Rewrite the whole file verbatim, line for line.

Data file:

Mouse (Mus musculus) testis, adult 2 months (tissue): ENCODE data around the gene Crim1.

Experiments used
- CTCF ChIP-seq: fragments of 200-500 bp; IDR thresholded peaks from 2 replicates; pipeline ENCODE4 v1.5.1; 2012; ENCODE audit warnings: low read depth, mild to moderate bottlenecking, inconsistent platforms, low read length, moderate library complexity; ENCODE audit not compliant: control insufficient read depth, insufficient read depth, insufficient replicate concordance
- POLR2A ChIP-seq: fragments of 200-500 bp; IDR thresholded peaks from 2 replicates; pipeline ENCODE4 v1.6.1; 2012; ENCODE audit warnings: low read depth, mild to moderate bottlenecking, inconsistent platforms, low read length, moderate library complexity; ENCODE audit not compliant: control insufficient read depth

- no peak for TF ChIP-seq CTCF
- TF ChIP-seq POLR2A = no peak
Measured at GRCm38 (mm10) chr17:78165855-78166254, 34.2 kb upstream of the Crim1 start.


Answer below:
Mouse (Mus musculus) testis, adult 2 months (tissue): ENCODE data around the gene Crim1.

Experiments used
- CTCF ChIP-seq: fragments of 200-500 bp; IDR thresholded peaks from 2 replicates; pipeline ENCODE4 v1.5.1; 2012; ENCODE audit warnings: low read depth, mild to moderate bottlenecking, inconsistent platforms, low read length, moderate library complexity; ENCODE audit not compliant: control insufficient read depth, insufficient read depth, insufficient replicate concordance
- POLR2A ChIP-seq: fragments of 200-500 bp; IDR thresholded peaks from 2 replicates; pipeline ENCODE4 v1.6.1; 2012; ENCODE audit warnings: low read depth, mild to moderate bottlenecking, inconsistent platforms, low read length, moderate library complexity; ENCODE audit not compliant: control insufficient read depth

- no peak for TF ChIP-seq CTCF
- TF ChIP-seq POLR2A = no peak
Measured at GRCm38 (mm10) chr17:78165855-78166254, 34.2 kb upstream of the Crim1 start.